It is impossible to discuss Kristian Matsson, known by the moniker The Tallest Man On Earth, without conjuring up an image of Bob Dylan. Yes, his vocals are raspy and imperfect, his style of fast guitar picking is reminiscent of a young Robert Zimmerman, but on There’s No Leaving Now, the Swede proves he is no tribute act. ‘To Just Grow Away’ is a sweet, melodic number that sets a tone that the rest of the tracks rarely verge too far away from. ‘Revelation Blues’ explores relationships that ended too soon (“sometimes it’s just roses dying too young”), while ‘Little Brother’ is mediation on the dangers of living too reckless a life with lyrics such as “well I won’t be around in the morning, can only pray there’s no harm in me moving on”.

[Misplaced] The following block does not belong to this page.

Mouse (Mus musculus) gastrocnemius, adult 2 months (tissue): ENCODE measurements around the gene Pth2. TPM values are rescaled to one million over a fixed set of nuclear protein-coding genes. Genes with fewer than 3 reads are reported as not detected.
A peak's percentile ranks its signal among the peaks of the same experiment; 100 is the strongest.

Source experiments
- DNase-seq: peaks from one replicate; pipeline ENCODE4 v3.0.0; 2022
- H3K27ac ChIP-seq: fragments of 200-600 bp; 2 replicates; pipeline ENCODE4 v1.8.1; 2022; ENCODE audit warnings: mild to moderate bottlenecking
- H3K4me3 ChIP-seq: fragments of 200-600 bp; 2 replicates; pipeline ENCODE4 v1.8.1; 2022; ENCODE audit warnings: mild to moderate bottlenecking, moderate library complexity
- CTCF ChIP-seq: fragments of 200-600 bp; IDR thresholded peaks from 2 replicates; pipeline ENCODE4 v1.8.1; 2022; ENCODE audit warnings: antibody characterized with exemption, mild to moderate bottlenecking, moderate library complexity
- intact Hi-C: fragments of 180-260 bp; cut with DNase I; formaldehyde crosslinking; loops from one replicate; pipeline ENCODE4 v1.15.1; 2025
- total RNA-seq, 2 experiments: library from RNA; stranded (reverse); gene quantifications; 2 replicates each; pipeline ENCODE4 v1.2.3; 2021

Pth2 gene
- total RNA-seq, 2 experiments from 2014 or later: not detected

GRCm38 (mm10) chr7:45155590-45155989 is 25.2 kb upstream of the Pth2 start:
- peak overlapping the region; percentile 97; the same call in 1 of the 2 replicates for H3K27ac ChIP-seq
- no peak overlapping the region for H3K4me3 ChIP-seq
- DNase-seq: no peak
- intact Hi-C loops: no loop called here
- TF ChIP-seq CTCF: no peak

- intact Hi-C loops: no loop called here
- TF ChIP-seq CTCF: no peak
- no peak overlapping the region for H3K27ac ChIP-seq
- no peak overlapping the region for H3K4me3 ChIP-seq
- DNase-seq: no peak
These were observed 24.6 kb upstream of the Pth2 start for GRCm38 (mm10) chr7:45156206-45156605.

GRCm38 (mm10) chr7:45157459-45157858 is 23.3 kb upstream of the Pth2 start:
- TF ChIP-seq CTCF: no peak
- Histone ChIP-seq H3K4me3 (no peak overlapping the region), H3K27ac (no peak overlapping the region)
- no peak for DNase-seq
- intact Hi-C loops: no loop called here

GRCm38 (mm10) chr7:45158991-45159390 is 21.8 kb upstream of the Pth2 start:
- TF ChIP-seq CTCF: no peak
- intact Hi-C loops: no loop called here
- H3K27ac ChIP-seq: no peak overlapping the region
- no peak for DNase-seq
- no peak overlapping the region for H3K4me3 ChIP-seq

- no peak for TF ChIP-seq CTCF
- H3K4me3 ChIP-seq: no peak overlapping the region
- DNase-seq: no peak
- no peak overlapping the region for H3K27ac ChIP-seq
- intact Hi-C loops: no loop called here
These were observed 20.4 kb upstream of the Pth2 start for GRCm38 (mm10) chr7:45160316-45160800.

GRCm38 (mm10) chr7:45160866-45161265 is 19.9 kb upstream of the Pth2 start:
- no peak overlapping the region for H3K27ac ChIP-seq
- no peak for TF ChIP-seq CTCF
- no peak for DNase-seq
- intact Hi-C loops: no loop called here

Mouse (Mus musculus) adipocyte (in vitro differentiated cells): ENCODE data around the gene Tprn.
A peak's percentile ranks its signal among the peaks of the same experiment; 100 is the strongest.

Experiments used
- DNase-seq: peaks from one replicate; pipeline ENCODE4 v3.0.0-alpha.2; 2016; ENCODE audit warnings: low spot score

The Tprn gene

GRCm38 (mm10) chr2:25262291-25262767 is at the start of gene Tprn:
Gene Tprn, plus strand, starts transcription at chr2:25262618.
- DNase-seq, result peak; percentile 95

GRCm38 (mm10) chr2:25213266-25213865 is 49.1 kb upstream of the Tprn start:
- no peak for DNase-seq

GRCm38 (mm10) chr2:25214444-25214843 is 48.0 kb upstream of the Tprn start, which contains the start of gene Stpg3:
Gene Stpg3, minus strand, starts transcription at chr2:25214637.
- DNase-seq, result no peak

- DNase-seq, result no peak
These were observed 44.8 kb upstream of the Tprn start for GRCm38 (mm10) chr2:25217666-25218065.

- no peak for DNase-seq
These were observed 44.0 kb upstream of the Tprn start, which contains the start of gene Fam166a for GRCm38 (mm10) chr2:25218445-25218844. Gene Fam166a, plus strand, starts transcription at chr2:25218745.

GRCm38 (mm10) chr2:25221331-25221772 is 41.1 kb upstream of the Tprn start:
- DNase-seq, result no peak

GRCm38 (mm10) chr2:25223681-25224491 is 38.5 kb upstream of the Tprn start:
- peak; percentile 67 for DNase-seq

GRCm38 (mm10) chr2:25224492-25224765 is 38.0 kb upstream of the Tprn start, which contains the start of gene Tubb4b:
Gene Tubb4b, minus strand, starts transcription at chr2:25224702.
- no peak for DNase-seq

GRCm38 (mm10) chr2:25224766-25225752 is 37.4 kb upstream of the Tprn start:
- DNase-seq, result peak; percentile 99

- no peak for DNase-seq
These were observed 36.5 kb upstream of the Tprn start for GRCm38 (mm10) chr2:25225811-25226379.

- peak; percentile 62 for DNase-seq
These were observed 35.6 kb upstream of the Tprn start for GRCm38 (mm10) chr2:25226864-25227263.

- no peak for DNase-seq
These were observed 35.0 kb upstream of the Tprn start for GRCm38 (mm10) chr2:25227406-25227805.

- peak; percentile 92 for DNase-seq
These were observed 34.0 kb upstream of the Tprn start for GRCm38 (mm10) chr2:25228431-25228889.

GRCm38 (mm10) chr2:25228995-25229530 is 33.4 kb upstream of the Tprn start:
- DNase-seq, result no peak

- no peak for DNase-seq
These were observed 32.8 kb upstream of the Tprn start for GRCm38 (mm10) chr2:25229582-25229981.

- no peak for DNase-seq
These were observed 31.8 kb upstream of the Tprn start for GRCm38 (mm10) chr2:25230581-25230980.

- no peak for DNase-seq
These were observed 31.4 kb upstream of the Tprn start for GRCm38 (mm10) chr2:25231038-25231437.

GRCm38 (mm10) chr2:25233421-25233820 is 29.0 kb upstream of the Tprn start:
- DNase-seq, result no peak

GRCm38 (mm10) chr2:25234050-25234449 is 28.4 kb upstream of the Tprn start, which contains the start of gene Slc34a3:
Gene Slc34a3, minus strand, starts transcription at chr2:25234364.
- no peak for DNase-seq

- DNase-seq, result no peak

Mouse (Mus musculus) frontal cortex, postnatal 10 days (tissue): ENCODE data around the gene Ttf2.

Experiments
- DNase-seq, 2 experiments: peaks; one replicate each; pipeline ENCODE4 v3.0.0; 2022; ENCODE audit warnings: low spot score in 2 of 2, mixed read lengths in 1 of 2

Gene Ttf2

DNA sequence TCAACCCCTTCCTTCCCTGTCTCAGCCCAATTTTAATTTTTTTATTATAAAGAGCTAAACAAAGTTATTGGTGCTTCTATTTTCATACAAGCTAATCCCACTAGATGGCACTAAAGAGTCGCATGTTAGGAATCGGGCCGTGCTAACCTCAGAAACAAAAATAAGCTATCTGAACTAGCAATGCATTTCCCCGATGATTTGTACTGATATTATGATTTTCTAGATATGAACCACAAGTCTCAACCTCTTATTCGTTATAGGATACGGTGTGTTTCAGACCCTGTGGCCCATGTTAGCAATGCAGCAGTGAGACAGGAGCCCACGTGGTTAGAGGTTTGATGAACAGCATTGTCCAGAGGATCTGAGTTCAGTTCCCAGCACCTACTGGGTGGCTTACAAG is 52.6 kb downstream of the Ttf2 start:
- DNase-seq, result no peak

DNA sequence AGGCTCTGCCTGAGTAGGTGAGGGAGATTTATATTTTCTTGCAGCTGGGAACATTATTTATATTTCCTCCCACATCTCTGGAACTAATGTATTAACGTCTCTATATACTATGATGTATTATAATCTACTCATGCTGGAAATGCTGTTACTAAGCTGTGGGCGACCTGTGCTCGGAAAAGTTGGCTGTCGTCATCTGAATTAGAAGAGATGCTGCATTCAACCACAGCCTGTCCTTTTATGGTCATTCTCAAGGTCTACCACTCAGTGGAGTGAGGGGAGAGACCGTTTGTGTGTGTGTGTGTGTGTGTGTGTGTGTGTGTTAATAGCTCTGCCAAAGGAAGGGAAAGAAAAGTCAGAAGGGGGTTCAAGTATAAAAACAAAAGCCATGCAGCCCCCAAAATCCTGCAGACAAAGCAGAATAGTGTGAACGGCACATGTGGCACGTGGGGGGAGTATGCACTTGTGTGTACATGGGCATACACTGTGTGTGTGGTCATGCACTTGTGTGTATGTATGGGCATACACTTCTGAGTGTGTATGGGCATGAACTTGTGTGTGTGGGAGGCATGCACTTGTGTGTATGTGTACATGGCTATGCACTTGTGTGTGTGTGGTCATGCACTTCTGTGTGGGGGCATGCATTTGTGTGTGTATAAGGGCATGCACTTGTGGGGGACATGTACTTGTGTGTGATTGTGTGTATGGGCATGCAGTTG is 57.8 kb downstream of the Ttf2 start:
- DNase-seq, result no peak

There’s a change of pace on ‘Wind and Walls’, a track that diverts away from the relaxed, softened tone of the album with upbeat strings that sound as if they could have been taken straight from his 2008 debut. On the title track, Matsson gives his guitar a break for a simple piano piece, this may go unnoticed due to his his breathtaking vocal command. With his voice laid bare, the emotion and compelling nature of his performance is exceptional. It’s a with a feeling being short-changed that the record comes to an end with ‘On Every Page’, a melancholy, sullen tune that is something of an anti-climax.
To be honest, Matsson doesn’t really divert from the template established by his previous two efforts but there is more relaxed and less urgent feel to it. However, there is hardly a moment that isn’t a testament to the power of his voice and his dexterous guitar playing. He may come from a long line of singer/songwriters but he is definitely one worth taking note of. Sure There’s No Leaving Now isn’t a game changer but it further establishes The Tallest Man on Earth as a clever and talented musician with a distinctive flair.